Barbacoa is not for everybody. Just the whole thought of it and how it is made is enough for many people to stay away. But for the adventuresome cook and eater, this is something you will definitely enjoy, and possibly make it a regular Sunday morning meal yourself.
If you have no idea where to buy a "head" of cattle for these barbacoa recipes, get to know a butcher really well and he will set you up. In many areas, you may be the only one requesting this, so this price ought to be right.
But if you still can not get the cattle head, substitute a large chuck roast and wrap it in foil in either of the barbacoa recipes. It won't be quite as good, but is much easier and you won't get tossed out of your house for cooking it either.
Leave the head on the pit for as long as you can keep the heat going (overnight is best).
When ready to eat the next day, unwrap, pull off as much beef as you can. Serve with warm tortillas and salsa or pico de gallo.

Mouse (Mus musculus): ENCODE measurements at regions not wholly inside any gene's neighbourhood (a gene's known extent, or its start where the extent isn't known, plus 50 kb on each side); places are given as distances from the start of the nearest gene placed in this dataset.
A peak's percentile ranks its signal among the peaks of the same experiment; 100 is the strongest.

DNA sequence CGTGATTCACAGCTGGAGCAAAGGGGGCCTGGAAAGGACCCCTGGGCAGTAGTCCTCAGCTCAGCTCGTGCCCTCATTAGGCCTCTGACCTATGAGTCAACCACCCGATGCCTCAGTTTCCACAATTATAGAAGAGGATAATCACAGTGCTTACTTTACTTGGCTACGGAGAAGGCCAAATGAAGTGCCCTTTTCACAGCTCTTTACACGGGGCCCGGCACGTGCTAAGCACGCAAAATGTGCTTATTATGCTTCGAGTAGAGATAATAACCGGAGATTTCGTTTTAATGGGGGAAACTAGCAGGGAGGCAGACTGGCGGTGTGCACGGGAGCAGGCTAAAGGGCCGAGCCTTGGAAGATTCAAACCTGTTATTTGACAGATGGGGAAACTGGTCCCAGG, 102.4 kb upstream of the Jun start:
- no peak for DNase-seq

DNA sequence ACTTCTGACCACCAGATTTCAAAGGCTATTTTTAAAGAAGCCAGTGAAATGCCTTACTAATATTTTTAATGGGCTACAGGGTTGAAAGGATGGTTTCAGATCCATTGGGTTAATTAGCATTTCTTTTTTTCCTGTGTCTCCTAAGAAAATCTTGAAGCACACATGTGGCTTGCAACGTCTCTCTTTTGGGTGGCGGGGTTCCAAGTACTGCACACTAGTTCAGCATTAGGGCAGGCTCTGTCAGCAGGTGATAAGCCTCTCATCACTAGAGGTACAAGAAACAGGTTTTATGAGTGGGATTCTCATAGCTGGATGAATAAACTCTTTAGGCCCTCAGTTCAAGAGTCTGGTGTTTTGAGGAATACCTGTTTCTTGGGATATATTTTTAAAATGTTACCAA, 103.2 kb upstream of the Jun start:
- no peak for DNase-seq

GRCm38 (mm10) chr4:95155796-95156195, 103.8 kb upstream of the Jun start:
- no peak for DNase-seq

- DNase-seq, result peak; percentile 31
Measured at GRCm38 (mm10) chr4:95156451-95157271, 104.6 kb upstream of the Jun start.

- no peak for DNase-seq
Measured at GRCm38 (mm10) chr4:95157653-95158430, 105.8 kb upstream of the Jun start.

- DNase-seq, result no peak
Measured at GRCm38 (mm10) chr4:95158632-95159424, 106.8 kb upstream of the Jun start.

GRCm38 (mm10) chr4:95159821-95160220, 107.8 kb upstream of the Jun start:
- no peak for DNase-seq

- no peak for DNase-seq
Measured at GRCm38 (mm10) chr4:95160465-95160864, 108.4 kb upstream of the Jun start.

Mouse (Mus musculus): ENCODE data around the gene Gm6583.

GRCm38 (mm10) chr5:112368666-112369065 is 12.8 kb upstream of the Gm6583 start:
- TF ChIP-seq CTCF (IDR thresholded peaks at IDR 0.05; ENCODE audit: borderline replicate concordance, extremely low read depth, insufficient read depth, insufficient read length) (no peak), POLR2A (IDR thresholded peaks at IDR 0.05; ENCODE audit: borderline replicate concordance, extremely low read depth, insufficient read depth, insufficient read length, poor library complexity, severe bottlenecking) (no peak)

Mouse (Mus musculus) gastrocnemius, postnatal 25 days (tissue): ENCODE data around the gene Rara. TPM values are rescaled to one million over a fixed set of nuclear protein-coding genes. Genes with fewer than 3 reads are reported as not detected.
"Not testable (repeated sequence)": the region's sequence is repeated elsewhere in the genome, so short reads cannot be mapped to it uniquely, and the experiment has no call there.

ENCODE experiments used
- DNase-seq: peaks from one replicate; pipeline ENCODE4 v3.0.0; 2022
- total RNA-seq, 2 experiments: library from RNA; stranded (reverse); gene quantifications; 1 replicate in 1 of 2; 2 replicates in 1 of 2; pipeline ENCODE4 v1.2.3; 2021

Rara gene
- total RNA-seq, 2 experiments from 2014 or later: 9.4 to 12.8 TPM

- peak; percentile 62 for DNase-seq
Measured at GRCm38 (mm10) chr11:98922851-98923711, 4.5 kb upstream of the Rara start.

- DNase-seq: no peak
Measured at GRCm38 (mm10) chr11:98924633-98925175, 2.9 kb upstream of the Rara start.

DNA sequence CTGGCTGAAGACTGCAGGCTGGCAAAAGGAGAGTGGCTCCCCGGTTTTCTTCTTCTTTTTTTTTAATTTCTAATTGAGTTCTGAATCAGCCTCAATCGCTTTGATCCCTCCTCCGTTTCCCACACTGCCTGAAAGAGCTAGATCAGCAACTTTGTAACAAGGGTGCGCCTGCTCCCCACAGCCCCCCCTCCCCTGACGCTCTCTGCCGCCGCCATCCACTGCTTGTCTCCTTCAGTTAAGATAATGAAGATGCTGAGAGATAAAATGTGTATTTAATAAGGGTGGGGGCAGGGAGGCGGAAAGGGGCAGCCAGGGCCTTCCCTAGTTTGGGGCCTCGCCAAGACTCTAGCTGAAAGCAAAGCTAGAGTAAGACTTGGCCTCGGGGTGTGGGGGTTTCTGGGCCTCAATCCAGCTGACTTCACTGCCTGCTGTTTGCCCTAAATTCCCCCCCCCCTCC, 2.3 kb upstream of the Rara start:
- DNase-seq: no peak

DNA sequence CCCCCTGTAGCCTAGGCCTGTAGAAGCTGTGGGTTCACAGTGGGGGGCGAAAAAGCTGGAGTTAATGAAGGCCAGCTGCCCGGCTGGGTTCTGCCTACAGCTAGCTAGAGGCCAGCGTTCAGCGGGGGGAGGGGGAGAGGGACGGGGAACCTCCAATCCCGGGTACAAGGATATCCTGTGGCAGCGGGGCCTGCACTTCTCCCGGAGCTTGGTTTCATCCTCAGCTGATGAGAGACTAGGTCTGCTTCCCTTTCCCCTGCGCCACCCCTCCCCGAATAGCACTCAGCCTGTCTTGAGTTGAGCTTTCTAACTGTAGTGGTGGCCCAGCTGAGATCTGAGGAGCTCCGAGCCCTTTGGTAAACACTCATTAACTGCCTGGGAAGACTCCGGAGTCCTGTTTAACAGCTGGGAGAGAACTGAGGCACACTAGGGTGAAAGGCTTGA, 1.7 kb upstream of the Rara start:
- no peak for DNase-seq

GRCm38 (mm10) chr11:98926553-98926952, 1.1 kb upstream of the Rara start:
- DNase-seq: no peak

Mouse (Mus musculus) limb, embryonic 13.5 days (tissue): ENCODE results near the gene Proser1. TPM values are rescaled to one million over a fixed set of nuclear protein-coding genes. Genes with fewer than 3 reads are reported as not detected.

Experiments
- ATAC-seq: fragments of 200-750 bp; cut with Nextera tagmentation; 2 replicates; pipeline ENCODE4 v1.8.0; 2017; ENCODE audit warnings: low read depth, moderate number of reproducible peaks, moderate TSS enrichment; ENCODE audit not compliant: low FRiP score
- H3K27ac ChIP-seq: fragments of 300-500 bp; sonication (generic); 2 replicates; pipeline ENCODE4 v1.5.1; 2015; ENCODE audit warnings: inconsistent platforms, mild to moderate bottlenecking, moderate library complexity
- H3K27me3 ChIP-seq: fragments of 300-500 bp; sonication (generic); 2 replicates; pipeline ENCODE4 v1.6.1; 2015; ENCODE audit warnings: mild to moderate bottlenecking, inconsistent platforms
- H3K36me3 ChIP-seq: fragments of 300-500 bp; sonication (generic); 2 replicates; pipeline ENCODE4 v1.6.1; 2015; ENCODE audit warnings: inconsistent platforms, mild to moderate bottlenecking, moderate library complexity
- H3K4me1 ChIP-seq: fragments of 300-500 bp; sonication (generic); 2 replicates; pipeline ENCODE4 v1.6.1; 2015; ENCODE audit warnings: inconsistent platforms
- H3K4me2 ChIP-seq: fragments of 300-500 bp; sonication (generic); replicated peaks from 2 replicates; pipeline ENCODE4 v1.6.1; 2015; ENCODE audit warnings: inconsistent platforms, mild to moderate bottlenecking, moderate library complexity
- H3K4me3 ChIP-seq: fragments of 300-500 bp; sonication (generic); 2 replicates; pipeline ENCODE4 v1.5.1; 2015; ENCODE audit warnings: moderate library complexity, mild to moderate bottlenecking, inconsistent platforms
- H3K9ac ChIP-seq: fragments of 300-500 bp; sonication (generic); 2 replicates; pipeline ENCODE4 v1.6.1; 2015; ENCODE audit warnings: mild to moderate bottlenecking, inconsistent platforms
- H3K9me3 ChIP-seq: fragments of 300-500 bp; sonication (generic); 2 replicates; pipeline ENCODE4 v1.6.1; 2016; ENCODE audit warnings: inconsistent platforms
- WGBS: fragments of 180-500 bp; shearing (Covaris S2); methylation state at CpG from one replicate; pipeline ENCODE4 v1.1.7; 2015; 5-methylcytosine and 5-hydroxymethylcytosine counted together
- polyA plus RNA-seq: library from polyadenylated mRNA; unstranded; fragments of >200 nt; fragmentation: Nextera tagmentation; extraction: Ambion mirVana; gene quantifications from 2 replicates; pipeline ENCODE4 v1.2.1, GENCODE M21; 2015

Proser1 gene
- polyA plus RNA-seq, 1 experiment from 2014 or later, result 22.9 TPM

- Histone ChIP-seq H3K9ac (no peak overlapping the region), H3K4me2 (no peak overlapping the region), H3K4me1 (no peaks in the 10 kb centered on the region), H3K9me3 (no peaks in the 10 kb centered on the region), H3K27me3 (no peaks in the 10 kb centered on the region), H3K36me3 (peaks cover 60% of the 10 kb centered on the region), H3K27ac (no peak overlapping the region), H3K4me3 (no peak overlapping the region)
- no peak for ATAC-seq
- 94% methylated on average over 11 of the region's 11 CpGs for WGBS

This is one of those barbacoa recipes with a little more for the "gringo" cook and stomach kept in mind. It is cooked in an electric (charcoal one can also be used) water smoker to bring out the traditional "smoked barbacoa" flavor.
South Texas Barbacoa
2 teaspoons black pepper
Just before cooking, mix together the dry ingredients and rub them into and all over the meat.
Place some soaked wood chips near the heating element of a water smoker. Pour about 3 quarts boiling water into the water pan, and smoke the beef for 5 hours at between 225 and 275 degrees.
Check the smoker after 2 1/2 hours and add additional boiling water to the pan if it needs it. When finished, the internal temperature of the beef should be 160 - 170 degrees.
Place the beef in a baking pan and seal it with aluminum foil. Place it in an oven at 300 degrees. Bake for about an hour. Remove the meat from the oven put it in a large paper grocery bag and fold tightly to close. Leave it for about an hour.
Remove the meat from the pan. Chop and shred the very tender meat into small pieces. Serve with a delicious guacamole, salsa, and warm tortillas.
Barbacoa recipes use many other techniques, depending on what region of Texas or Mexico you referring to. Use one of the barbacoa recipes that works best for you, and you might own all barbacoa champion rights in your area.